Is the "Filipino First" Policy Racist?
In 1958, President Carlos P. Garcia implemented a highly controversial law that made him many enemies: The “Filipino First” policy. His presidency was essentially anchored on this campaign promise, but as a consequence, he earned the ire of three groups in the Philippines at the time: the Americans, the Chinese, and the Chinese-Filipinos.
No other group was more outraged than the Chinese and the Chinese-Filipinos, who saw the policy as a ruse to drive them out of the country, according to historians Patricio Abinales and Donna Amoroso. On the other hand, the policy gained popular support of Filipino businessmen.
What is the Filipino First Policy?
According to Abinales and Amoroso, the Filipino First policy was the government’s active promotion and preference for Filipino-owned businesses over foreign-owned ones. It also controlled imports and currency to favor Filipino entrepreneurs.
During the first years of implementing the policy, Filipinos’ economic output surged in manufacturing, agriculture, and mining.
Remnants of this policy are seen in Article XII of the 1987 Constitution, which limits foreign ownership of entrepreneurs.
Today, many lawmakers are calling for the amendment of the Constitution for this very reason, alleging that the policy is inhibiting economic growth by barring foreigners from investing in the Philippines. The Constitution prohibits foreigners from fully owning businesses in the Philippines, stating that Filipinos should own at least 60 percent of capital in any enterprise.
But why was the Filipino First policy put up in the first place? It actually had a lot to do with World War II and what happened to the Philippines after.
The Bell Trade Act’s Rape of the Philippine Economy
At the conclusion of World War II, the Philippines was one of the most devastated countries in the world, with Manila the second most devastated city in the world after Warsaw—a devastation of the Americans’ own doing.
According to American historian James Scott, the U.S. unleashed so much firepower in Manila for a full month, destroying nearly every inch of the historic city.
“We fired 42,000 rounds of artillery in a matter of four weeks,” said Scott.
In 1946, on the guise of helping the Philippines recover from the War, the Americans passed the Bell Trade Act, a highly controversial law that demanded the bankrupt Philippine government make the following concessions:
- The United States shall control the value of the Philippine peso
- Very low or nonexistent tariffs on all U.S. products entering the Philippines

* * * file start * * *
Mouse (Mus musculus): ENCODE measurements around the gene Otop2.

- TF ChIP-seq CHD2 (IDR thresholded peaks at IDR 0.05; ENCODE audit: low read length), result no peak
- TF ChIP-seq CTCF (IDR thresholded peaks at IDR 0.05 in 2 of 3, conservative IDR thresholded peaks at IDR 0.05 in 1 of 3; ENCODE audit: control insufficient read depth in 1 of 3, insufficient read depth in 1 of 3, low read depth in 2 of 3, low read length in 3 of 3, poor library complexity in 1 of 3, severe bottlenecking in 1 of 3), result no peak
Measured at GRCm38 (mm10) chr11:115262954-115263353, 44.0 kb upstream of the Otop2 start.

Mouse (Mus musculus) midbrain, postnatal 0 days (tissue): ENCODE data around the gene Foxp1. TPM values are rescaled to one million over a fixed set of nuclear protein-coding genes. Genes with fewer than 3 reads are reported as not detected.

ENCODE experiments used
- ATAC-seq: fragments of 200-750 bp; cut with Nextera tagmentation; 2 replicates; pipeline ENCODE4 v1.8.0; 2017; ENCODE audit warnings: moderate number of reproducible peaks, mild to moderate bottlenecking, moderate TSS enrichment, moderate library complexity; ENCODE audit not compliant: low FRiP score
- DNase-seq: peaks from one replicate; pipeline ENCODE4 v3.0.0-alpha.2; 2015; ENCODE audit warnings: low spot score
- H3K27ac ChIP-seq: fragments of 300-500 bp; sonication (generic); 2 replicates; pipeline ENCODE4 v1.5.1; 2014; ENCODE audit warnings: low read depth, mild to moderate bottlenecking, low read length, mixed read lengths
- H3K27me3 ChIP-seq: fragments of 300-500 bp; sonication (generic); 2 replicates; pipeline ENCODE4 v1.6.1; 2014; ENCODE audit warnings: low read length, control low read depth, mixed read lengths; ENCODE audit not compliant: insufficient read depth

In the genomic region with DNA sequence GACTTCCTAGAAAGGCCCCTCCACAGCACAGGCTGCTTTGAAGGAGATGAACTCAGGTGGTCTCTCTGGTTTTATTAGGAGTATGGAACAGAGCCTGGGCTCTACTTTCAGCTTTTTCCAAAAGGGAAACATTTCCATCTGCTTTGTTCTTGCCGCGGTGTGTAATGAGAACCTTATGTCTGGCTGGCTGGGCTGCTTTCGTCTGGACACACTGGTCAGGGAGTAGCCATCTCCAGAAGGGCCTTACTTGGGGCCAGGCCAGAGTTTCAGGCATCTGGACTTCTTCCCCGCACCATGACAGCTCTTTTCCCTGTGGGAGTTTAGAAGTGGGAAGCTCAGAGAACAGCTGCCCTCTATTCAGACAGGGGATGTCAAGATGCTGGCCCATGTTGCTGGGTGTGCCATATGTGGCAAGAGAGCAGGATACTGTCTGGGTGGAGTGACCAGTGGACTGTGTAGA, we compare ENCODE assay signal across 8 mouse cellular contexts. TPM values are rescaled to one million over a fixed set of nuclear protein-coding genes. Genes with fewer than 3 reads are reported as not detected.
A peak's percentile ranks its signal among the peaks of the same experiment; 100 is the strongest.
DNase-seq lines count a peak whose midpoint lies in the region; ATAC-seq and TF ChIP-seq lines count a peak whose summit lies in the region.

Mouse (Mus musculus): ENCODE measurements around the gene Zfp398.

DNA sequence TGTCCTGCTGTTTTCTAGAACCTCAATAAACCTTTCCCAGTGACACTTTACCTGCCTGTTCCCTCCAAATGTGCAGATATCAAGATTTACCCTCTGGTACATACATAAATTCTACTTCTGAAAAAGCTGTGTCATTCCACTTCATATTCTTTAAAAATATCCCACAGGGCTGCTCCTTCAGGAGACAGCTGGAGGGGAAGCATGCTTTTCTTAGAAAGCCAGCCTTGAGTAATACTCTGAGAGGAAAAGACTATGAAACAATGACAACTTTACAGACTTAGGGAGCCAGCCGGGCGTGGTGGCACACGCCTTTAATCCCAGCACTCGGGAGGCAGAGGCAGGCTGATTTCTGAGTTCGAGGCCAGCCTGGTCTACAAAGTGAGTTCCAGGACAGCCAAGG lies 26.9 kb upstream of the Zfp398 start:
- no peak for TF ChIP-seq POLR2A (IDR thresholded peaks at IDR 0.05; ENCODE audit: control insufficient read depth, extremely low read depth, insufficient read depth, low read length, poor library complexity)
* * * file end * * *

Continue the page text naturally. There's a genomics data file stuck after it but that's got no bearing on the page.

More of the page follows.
- Unlimited currency transfers from the Philippines to the U.S.
- Parity Rights shall be granted all Americans, granting them equal rights as Filipinos to the Philippines’ natural resources
- The Philippines should amend the 1935 Constitution to accommodate the provisions within the Bell Trade Act
The U.S. further forced the hand of the Philippine government by emphasizing that it will not release $800 million worth of war rehabilitation funds if the Philippine Congress fails to ratify the Bell Trade Act.
Two days before the Philippines gained independence from the United States, the Philippine Congress approved the law in a landslide vote.
The Bell Trade Act continued for over a decade through 1955 when the Laurel-Langley Agreement abolished certain provisions, such as the U.S. control of the peso.
The effects of the Bell Trade Act were so traumatic that when the framers of the 1987 Constitution drafted the present charter, in their mind were the horrors the Bell Trade Act wreaked on the country’s natural resources, which is why the Constitution now states that all natural resources in the country belong to the State.
Nevertheless, the Americans still controlled the most important parts of the Philippine economy such as the manufacturing sector, mining, and forestry, extracting billions of dollars’ worth of resources from the Philippines and shipping them to America.
It was against this backdrop of American imperialism that President Carlos P. Garcia drew up the Filipino First policy. Its framers had also not forgotten the horrors the Bell Trade Act wreaked on the country’s natural resources, which is why it also states that all natural resources in the country belong to the State.
The Filipino First Policy did not mean to discriminate
The Filipino First policy’s intention was to make Filipinos the beneficiaries of their own land’s resources, and to emphasize to its former colonizer that Philippine laws should serve the interest of Filipino citizens. The Bell Trade Act severely exploited Filipinos and their country’s resources.
But it was inevitable that the policy would magnify the already existing Filipino hostility or prejudice towards the Chinese at the time. It’s a familiar trend that resonates to this day with the threat of COVID-19 bringing out the worst in Filipinos’ xenophobia against the Chinese.
Nevertheless, Garcia’s Filipino First policy raised the issue of what makes a person Filipino: Does one have to be born in the Philippines? Is there such thing as Chinese-Filipinos? And are children born to Filipino parents in America considered Filipinos?
Chinese-Filipinos in Binondo who were born and raised in the Philippines saw the policy as discriminatory and another form of spoils system that served the interest of the Garcia’s cronies.
The Filipino First Policy Today
Today, echoes of the Filipino First policy are still heard on the floors of Congress when they debate about opening up the economy to foreign investors.
On February 18, when the House of Representatives approved a measure granting foreigners full ownership of enterprises in the power, communications, and transport sectors.
Although Garcia’s original policy is no longer in effect, its principles are still alive today and enshrined in the 1987 Philippine Constitution through Article XII, which is about the national economy.